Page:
In light of the President’s goal to reduce emissions 83% by 2050, the expected pathway set forth in this pending legislation would entail a 30% reduction below 2005 levels in 2025 and a 42% reduction below 2005 in 2030. This provisional target is in line with current legislation in both chambers of Congress.

A host of Cabinet secretaries and other top officials from across the Administration will travel to Copenhagen for the conference. Interior Secretary Ken Salazar, Agriculture Secretary Tom Vilsack, Commerce Secretary Gary Locke, Energy Secretary Steven Chu, and Environmental Protection Agency Administrator Lisa P. Jackson are all scheduled to attend, along with Council on Environmental Quality Chair Nancy Sutley, Office of Science and Technology Policy Director John Holdren, and Assistant to the President for Energy and Climate Change Carol Browner.

The following keynote events and speakers are currently scheduled:

• Wednesday, December 9th: Taking Action at Home, EPA Administrator Lisa P. Jackson
• Thursday, December 10th: New Energy Future: the role of public lands in clean energy production and carbon capture, Secretary of the Interior Ken Salazar
• Friday, Dec 11th: Clean Energy Jobs in a Global Marketplace, Commerce Secretary Gary Locke
• Monday, Dec 14th: Leading in Energy Efficiency and Renewables, Energy Secretary Steven Chu
• Tuesday, Dec 15th: Clean Energy Investments: creating opportunities for rural economies, Agriculture Secretary Tom Vilsack
• Thursday, Dec 17th: Backing Up International Agreement with Domestic Action, CEQ Chair Nancy Sutley and Assistant to the President Carol Browner

[Illustration courtesy WSJ]

Small Wind Makes a Comeback in Rural America

Rural Americans are once again making a commitment to small scale wind power generation. The video below shows Innovative Kinetics installing a small wind turbine.


Tuesday, November 24, 2009

The Large Hadron Collider: How It Measures The Collisions




The Large Hadron Collider, above, is designed to collide two counter rotating beams of protons or heavy ions. Proton-proton collisions are foreseen at an energy of 7 TeV per beam.

• The beams move around the LHC ring inside a continuous vacuum guided by magnets.

• The magnets are superconducting and are cooled by a huge cryogenics system. The cables conduct current without resistance in their superconducting state.

ATLAS

The Atlas is one of two general-purpose detectors at the LHC. It will investigate a wide range of physics, including the search for the Higgs boson, extra dimensions, and particles that could make up dark matter.

With the same goals in physics as CMS, ATLAS will record similar sets of measurements on the particles created in the collisions – their paths, energies, and their identities. However, the two experiments have adopted radically different technical solutions and designs for their detectors' magnet systems.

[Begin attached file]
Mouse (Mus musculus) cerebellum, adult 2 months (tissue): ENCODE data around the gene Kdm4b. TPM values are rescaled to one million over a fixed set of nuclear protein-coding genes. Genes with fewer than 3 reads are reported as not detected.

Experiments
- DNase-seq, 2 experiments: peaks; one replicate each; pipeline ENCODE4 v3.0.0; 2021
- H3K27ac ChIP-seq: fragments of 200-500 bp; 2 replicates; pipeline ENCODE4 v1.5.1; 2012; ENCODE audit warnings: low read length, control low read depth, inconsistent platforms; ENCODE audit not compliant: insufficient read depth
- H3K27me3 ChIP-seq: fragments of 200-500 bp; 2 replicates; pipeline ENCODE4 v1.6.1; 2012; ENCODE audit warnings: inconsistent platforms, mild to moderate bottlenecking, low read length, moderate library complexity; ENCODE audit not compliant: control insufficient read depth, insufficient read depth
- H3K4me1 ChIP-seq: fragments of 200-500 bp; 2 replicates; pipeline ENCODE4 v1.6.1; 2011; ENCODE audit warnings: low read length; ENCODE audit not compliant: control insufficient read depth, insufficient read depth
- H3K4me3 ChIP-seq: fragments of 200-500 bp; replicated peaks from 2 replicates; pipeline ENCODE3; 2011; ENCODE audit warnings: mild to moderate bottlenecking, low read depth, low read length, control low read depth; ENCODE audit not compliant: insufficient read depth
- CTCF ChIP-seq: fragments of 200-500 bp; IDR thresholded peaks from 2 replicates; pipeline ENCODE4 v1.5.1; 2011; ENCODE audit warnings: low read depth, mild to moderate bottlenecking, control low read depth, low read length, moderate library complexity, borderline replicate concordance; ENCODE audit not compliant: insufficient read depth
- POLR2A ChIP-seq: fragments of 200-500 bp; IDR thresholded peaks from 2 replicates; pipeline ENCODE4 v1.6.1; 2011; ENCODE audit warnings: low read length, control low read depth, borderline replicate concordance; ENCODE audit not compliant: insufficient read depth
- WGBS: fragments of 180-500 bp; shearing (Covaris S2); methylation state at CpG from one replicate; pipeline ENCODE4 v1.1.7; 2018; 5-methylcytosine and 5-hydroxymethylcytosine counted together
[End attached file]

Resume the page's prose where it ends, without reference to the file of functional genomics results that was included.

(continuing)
The main feature of the ATLAS detector is its enormous doughnut-shaped magnet system. This consists of eight 25‑m long superconducting magnet coils, arranged to form a cylinder around the beam pipe through the centre of the detector. During operation, the magnetic field is contained within the central cylindrical space defined by the coils.

More than 1700 scientists from 159 institutes in 37 countries work on the ATLAS experiment.

ATLAS detector
• Size: 46 m long, 25 m high and 25 m wide. The ATLAS detector is the largest volume particle detector ever constructed.
• Weight: 7000 tonnes
• Design: barrel plus end caps
• Location: Meyrin, Switzerland.

Compact Muon Solenoid

The Compact Muon Solenoid (CMS) experiment uses a general-purpose detector to investigate a wide range of physics, including the search for the Higgs boson, extra dimensions, and particles that could make up dark matter. Although it has the same scientific goals as the ATLAS experiment, it uses different technical solutions and design of its detector magnet system to achieve these.

The CMS detector is built around a huge solenoid magnet. This takes the form of a cylindrical coil of superconducting cable that generates a magnetic field of 4 teslas, about 100 000 times that of the Earth. The magnetic field is confined by a steel 'yoke' that forms the bulk of the detector's weight of 12 500 tonnes. An unusual feature of the CMS detector is that instead of being built in-situ underground, like the other giant detectors of the LHC experiments, it was constructed on the surface, before being lowered underground in 15 sections and reassembled.

More than 2000 scientists collaborate in CMS, coming from 155 institutes in 37 countries.

CMS detector
• Size: 21 m long, 15 m wide and 15 m high.
• Weight: 12 500 tonnes
• Design: barrel plus end caps
• Location: Cessy, France. See CMS in Google Earth.

Climate Change Emails & Whistleblower Merry-Go-Round

PRESIDENT'S CORNER

By Norris McDonald